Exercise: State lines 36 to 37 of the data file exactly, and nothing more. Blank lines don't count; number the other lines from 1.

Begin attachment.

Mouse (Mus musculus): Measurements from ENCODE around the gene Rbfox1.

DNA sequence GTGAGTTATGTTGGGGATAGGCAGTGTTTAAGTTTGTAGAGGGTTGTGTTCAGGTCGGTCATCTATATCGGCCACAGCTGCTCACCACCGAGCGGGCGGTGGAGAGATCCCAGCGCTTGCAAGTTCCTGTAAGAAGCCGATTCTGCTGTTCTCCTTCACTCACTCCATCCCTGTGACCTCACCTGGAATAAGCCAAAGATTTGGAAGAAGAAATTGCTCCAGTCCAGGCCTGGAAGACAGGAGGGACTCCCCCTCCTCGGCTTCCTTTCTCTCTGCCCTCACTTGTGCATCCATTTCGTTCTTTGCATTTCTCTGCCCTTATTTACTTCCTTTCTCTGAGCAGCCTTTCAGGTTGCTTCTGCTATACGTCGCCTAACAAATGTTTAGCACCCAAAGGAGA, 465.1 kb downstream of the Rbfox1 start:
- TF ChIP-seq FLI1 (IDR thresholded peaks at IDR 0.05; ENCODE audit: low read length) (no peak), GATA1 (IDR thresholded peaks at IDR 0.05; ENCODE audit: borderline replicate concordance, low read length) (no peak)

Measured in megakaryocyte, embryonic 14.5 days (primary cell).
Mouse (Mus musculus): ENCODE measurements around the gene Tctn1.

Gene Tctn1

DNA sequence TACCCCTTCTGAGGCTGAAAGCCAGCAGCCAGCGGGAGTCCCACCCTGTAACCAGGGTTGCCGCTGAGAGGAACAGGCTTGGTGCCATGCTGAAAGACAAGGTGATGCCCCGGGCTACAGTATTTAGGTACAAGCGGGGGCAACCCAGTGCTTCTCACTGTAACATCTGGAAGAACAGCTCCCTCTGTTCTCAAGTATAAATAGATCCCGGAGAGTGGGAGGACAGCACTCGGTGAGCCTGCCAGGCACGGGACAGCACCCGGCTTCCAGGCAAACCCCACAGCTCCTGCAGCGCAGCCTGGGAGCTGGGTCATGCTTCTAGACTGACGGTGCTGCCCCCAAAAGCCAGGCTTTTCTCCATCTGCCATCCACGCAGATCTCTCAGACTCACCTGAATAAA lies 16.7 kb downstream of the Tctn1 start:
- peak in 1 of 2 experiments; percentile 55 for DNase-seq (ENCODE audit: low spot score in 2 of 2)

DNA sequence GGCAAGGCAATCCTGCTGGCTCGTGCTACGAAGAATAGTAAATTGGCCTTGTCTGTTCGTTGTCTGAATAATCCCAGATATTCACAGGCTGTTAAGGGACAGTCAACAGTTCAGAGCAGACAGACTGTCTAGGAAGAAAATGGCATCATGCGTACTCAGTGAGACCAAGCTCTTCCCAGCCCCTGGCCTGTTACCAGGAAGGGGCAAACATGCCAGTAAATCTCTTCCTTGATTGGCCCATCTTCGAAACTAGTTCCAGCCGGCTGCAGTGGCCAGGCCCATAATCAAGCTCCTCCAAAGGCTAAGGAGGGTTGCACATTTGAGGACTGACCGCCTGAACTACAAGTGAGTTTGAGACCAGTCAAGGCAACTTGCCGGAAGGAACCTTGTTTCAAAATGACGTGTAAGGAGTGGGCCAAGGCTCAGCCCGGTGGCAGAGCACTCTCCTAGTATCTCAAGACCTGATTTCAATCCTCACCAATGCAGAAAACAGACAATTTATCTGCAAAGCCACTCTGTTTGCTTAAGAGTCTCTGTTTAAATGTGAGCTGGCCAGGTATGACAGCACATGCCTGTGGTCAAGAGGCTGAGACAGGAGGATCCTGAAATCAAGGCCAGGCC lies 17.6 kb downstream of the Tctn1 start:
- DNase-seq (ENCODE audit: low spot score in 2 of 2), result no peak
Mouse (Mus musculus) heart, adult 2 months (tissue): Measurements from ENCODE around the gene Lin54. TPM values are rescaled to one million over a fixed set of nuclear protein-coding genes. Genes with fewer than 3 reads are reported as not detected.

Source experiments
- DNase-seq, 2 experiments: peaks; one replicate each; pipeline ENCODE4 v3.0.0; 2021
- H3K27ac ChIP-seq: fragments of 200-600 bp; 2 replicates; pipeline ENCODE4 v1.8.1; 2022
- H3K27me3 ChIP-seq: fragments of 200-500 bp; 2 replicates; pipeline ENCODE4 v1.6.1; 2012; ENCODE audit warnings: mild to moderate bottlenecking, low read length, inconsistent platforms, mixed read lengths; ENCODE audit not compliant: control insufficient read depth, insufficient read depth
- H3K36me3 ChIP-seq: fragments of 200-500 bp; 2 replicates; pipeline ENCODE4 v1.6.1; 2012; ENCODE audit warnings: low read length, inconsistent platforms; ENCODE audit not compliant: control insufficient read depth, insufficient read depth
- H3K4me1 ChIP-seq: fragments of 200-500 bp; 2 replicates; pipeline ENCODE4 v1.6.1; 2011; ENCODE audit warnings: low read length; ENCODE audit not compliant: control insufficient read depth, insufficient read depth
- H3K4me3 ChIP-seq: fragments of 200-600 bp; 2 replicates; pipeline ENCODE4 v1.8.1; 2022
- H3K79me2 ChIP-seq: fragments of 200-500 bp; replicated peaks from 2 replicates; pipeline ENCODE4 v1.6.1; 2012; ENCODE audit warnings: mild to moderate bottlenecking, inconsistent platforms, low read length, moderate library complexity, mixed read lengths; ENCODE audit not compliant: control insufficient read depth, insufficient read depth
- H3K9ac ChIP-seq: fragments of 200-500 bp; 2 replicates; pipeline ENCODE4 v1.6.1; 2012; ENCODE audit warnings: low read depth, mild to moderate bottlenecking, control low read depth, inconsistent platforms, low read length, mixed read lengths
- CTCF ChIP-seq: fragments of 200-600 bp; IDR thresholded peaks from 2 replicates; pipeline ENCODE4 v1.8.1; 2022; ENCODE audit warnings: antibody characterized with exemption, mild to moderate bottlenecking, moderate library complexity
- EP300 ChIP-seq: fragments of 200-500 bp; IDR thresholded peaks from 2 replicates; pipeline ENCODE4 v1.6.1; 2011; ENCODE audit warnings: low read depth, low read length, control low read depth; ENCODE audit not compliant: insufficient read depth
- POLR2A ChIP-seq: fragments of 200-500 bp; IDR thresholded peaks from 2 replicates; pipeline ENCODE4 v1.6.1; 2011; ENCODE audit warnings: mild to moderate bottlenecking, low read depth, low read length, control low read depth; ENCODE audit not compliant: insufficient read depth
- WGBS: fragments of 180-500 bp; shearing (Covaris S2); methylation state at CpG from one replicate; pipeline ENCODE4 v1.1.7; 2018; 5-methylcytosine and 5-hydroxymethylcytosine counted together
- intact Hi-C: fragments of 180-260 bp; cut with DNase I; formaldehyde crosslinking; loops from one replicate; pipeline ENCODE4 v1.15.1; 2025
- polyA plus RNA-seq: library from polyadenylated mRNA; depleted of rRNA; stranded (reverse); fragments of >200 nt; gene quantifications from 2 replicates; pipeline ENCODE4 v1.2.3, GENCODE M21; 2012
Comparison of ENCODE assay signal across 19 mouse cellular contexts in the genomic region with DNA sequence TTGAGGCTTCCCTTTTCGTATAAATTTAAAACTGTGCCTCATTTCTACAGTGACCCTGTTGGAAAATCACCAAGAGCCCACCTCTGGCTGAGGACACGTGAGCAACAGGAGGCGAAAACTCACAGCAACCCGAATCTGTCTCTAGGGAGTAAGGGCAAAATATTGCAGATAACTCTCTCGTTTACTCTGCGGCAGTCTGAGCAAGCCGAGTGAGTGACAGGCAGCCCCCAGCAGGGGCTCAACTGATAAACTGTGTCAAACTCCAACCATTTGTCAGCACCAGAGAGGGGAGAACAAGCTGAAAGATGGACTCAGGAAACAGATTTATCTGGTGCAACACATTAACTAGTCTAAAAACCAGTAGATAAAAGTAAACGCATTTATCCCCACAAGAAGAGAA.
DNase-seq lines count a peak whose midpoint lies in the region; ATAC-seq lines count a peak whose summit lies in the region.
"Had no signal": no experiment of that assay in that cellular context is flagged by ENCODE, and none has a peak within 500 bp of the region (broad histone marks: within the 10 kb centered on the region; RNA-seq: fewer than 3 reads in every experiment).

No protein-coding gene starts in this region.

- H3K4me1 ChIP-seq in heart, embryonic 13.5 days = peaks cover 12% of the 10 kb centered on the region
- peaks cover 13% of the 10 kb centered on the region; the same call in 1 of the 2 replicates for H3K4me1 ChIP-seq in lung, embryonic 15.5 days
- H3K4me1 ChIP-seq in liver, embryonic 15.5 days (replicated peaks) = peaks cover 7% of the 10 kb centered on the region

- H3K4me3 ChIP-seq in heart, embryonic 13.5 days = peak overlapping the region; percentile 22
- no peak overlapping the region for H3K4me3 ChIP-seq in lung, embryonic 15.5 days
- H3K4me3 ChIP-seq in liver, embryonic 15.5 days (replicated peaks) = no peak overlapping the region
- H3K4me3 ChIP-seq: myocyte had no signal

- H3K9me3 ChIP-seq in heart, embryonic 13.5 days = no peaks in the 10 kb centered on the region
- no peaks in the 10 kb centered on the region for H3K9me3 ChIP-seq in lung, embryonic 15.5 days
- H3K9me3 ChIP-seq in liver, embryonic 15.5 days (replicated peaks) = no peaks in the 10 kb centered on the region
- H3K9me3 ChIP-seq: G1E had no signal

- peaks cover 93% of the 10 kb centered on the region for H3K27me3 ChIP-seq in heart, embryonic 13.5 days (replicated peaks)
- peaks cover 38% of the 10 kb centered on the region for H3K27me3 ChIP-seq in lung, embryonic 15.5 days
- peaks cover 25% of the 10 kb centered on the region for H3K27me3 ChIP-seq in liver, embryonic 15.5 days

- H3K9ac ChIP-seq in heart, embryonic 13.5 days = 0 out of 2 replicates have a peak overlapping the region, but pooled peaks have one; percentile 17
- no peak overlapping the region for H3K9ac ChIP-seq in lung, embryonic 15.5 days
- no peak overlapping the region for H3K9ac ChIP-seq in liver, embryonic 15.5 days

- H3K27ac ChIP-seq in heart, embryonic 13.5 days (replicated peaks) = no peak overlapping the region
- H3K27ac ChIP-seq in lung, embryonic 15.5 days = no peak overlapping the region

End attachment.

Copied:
- H3K4me3 ChIP-seq in liver, embryonic 15.5 days (replicated peaks) = no peak overlapping the region
- H3K4me3 ChIP-seq: myocyte had no signal